Recently, I have been devoting the majority of my creative energies towards translating Swahili poetry. The Swahili language is host to a rich poetic tradition dating back to at least the 17th century, but it is rarely translated (and even more rarely translated for literary appreciation rather than academic purposes). My first published translations in nearly a decade just appeared in the spring issue of Exchanges: Journal of Literary Translation, specifically the poems and songs “Cassava From Jang’ombe” by Siti Binti Saad, “Amina” by Shaaban Robert, “It’s No Big Deal To Catch Fish” and “You Might Walk On Land, Hippo” by Muyaka bin Haji al-Ghassaniy, “My Old Dowry Chest” by Abd ai-Rahim Sai’d Muhammad Ba Salim, and “[O tapper of palm wine]” and “The Song of the Trees” by unknown authors. You can also read a note I wrote about the translations.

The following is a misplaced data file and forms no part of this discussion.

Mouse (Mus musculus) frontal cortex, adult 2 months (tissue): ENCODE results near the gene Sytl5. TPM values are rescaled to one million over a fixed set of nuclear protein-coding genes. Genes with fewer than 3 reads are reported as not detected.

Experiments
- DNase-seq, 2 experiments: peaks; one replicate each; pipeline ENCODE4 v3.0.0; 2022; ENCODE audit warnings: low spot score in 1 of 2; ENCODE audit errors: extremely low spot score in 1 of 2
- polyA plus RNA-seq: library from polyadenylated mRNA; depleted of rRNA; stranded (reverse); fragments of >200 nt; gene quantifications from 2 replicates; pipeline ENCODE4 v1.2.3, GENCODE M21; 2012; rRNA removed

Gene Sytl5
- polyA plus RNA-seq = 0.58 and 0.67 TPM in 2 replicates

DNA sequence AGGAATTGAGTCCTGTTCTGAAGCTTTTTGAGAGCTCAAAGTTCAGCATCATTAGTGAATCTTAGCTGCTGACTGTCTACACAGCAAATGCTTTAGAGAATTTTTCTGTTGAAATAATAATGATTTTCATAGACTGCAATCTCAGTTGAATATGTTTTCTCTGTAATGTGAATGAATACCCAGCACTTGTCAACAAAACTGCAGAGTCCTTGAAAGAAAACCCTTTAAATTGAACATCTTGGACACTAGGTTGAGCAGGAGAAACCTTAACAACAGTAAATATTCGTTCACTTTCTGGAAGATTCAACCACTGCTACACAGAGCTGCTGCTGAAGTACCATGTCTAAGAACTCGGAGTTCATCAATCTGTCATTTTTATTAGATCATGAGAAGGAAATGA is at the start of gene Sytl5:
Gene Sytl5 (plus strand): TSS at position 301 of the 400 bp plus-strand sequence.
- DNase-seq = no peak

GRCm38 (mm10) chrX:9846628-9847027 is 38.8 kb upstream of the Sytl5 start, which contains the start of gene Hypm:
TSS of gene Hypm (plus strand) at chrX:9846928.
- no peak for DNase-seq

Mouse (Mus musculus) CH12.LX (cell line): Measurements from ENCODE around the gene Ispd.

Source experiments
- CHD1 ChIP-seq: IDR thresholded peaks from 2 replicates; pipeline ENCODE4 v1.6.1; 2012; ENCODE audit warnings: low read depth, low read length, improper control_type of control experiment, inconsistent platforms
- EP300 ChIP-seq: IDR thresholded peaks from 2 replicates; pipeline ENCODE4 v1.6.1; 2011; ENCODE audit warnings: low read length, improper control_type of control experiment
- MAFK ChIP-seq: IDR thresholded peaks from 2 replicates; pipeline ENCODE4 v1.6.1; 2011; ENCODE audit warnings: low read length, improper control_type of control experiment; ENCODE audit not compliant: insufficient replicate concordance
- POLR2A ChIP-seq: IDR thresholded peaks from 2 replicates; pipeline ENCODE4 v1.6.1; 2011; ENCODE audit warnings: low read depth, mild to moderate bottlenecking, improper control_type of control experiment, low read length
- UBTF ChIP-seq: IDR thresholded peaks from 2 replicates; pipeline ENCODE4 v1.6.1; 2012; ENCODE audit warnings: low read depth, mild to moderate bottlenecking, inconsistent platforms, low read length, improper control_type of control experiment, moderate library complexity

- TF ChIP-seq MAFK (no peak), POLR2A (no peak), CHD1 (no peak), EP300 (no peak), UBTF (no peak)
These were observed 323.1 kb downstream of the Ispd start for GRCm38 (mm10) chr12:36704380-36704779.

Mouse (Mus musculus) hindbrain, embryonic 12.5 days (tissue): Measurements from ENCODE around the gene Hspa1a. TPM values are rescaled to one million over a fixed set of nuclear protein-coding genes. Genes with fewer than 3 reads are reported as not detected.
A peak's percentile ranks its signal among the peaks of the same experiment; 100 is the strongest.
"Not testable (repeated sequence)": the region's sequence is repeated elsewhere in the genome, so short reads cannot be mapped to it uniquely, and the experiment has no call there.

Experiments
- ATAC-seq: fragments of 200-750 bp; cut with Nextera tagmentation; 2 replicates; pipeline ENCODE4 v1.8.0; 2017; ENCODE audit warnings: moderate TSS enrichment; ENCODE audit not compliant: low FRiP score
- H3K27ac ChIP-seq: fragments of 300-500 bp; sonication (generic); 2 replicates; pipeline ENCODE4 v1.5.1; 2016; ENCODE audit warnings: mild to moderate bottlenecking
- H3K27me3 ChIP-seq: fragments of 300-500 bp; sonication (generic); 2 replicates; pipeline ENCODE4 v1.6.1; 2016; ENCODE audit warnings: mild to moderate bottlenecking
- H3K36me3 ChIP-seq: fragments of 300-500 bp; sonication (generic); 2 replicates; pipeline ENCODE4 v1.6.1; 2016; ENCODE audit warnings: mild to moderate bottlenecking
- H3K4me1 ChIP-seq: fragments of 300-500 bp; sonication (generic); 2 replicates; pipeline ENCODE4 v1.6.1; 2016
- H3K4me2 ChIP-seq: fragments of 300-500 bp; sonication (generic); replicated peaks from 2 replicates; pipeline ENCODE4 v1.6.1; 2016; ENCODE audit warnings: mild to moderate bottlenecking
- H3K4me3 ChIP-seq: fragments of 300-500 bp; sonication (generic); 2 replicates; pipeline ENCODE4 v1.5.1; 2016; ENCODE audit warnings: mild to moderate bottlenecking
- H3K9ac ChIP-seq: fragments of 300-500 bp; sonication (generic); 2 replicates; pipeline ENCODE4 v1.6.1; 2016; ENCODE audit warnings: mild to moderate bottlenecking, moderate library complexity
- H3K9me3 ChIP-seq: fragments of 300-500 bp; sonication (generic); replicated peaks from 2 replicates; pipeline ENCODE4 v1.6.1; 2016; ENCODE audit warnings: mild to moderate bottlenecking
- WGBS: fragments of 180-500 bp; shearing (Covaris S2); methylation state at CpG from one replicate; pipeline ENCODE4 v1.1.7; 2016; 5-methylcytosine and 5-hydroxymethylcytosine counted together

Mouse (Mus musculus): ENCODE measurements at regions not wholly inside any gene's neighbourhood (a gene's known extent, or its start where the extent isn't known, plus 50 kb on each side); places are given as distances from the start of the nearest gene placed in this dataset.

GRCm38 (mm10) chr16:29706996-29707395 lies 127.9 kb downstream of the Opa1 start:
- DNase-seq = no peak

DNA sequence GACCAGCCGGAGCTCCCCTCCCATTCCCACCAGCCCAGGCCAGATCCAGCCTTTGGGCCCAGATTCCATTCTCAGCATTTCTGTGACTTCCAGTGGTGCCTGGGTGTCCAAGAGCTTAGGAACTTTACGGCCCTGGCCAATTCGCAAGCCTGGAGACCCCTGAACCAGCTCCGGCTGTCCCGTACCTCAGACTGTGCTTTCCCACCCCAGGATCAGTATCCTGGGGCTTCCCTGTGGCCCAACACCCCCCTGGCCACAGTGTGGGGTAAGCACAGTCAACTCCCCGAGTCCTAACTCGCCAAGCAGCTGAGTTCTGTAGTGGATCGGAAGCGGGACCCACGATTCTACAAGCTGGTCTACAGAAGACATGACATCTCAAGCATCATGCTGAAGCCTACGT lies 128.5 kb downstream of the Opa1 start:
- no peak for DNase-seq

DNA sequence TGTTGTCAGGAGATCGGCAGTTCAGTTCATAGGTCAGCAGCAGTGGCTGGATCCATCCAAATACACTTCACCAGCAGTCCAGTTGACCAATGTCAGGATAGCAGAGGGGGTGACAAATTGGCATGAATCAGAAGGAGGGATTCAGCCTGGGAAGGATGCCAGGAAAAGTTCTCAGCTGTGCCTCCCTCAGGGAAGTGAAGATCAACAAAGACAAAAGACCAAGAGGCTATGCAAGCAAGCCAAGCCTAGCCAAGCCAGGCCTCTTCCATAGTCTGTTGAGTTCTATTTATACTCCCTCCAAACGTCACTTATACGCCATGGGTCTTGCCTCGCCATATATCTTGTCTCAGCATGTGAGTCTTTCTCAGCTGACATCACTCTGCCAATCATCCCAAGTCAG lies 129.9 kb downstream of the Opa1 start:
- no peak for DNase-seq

I also have a pair of translations appearing at the end of the month in Los Angeles Review, one poem by the great 19th century Mombasan poet Muyaka bin Haji al-Ghassaniy (1776 – 1840) and another by the 20th century Tanzanian poet Mathias E. Mnyampala (1917 – 1969). And in the fall I will begin my MFA in literary translation at Queens College. While embarking on a second MFA might make me sound like some sort of walking parody in a hipster sitcom, I am nevertheless very gratified to be doing what I can to bring these works to the attention of English readers.
And while you are reading my translation of this song, do enjoy the legendary Bi Kidude singing “Muhogo wa Jang’ombe”. It was getting this chorus stuck in my head six months ago that kickstarted my recent flurry of translation. At the time this video was recorded, she was the oldest living performer the world.